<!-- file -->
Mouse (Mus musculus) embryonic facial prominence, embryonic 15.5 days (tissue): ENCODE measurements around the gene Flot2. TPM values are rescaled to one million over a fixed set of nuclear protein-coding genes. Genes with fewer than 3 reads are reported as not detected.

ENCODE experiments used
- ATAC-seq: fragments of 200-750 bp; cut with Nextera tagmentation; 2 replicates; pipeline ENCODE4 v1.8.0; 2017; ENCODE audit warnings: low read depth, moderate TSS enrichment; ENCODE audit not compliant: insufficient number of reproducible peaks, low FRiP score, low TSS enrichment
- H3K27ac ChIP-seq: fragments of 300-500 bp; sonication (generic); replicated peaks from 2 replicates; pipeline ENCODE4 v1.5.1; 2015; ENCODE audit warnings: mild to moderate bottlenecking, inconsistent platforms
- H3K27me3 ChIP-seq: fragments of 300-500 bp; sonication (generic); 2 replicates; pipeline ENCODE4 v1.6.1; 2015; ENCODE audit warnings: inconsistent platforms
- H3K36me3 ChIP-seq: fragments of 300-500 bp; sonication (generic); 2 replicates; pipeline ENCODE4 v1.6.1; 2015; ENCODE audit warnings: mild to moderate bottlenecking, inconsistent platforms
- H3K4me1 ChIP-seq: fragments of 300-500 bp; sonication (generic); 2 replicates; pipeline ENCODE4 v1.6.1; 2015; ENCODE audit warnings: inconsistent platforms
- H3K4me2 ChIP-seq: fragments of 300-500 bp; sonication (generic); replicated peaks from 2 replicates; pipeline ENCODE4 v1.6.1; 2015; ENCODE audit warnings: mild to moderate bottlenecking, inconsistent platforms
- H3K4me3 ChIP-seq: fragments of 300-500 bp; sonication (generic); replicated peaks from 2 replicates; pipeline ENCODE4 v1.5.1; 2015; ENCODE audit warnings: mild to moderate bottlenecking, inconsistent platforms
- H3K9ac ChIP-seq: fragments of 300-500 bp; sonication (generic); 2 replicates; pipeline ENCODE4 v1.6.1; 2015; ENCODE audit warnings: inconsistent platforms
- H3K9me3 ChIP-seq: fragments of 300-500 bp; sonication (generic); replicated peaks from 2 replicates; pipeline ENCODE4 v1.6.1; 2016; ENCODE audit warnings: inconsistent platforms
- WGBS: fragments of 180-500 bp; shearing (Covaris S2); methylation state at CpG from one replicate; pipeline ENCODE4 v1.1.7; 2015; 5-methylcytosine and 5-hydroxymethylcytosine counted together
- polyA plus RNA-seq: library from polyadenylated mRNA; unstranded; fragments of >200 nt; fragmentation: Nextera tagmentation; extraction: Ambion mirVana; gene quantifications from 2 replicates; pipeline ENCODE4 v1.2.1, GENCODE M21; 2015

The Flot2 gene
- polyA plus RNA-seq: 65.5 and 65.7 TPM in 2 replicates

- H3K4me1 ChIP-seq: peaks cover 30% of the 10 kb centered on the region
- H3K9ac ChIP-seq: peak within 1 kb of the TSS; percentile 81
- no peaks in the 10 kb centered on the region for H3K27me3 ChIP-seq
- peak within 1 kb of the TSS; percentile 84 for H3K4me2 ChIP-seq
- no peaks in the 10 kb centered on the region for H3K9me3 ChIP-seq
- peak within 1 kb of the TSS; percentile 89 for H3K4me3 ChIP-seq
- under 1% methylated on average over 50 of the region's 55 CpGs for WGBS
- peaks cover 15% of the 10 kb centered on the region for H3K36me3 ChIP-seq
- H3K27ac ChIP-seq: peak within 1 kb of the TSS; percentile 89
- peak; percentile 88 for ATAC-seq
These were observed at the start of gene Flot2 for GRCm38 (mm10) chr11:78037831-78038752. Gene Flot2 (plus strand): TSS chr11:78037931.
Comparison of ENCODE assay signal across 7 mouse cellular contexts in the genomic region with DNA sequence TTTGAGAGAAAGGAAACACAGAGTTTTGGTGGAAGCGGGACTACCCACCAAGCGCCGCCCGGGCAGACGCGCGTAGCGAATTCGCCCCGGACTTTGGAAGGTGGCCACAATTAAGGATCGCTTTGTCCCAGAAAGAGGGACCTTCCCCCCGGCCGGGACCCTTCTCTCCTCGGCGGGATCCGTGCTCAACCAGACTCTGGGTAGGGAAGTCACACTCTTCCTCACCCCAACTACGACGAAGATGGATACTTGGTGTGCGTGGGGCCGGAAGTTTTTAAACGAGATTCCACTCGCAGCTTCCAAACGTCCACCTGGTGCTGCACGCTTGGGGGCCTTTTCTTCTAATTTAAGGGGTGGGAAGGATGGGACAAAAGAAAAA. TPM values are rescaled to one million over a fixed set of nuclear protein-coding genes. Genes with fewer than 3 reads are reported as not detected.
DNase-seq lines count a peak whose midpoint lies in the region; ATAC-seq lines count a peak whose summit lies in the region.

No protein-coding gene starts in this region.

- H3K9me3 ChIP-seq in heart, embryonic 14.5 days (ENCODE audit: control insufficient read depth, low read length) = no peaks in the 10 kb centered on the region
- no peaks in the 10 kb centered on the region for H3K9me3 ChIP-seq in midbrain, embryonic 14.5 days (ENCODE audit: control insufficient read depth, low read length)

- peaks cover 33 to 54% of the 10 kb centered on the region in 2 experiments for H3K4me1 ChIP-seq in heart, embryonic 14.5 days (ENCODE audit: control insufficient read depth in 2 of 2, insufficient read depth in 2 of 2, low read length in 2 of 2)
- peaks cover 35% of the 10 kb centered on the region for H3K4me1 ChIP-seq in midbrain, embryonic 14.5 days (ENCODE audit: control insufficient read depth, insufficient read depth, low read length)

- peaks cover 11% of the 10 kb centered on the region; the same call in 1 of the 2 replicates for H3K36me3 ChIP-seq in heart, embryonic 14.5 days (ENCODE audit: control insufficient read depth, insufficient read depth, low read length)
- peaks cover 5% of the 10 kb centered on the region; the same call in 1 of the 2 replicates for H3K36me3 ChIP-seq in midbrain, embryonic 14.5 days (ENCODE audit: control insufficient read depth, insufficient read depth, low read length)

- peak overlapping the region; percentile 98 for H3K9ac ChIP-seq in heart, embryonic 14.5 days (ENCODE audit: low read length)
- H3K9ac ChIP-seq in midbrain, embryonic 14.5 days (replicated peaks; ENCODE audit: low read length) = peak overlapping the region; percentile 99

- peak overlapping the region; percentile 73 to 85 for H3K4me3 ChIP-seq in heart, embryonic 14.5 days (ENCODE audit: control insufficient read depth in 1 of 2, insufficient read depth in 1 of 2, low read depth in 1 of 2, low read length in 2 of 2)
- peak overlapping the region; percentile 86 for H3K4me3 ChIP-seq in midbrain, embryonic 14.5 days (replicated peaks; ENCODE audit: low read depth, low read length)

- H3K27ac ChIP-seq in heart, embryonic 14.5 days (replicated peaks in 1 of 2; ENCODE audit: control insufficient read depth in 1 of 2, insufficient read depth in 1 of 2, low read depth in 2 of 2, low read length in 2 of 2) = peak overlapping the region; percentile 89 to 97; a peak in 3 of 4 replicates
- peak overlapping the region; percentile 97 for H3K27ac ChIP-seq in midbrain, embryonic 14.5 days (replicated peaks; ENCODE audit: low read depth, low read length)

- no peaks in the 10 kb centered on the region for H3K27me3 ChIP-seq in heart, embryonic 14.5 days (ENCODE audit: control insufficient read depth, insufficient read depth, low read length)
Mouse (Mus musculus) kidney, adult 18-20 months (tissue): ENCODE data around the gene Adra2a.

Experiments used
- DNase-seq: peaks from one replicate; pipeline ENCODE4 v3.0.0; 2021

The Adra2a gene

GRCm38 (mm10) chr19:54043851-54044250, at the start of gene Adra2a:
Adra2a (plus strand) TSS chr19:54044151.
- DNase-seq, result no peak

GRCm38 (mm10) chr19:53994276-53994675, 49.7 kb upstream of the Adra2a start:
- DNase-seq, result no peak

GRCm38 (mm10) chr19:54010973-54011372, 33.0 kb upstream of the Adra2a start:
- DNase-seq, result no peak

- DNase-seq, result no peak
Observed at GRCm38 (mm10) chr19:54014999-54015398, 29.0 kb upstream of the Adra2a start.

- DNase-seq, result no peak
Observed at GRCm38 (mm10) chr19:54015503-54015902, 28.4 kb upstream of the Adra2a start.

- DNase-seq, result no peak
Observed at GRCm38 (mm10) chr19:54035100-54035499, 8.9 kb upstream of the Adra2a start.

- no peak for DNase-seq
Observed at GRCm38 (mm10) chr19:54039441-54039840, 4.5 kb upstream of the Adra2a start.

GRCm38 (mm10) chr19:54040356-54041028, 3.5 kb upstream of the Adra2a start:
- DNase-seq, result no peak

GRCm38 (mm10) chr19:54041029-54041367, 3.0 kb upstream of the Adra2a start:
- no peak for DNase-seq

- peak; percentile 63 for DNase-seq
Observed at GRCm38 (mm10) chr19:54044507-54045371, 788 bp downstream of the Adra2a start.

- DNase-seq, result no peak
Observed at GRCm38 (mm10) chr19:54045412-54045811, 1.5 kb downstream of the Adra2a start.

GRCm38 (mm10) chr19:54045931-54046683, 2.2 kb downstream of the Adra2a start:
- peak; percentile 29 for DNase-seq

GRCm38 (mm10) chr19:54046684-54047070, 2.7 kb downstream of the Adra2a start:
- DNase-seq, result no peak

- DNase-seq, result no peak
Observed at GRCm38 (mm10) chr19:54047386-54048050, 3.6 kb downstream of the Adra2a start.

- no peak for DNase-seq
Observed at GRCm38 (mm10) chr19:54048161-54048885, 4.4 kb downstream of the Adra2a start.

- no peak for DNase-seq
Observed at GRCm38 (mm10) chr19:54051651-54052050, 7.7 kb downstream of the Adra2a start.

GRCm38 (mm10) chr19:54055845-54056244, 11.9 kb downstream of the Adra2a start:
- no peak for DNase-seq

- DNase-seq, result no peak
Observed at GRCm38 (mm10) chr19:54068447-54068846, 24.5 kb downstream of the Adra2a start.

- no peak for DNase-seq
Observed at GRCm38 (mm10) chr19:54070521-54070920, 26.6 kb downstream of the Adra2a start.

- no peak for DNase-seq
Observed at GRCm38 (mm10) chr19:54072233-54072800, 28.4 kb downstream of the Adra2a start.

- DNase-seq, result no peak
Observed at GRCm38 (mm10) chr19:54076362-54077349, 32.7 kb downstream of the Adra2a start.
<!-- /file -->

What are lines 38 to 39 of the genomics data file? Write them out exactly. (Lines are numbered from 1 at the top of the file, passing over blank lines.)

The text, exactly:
- peak overlapping the region; percentile 73 to 85 for H3K4me3 ChIP-seq in heart, embryonic 14.5 days (ENCODE audit: control insufficient read depth in 1 of 2, insufficient read depth in 1 of 2, low read depth in 1 of 2, low read length in 2 of 2)
- peak overlapping the region; percentile 86 for H3K4me3 ChIP-seq in midbrain, embryonic 14.5 days (replicated peaks; ENCODE audit: low read depth, low read length)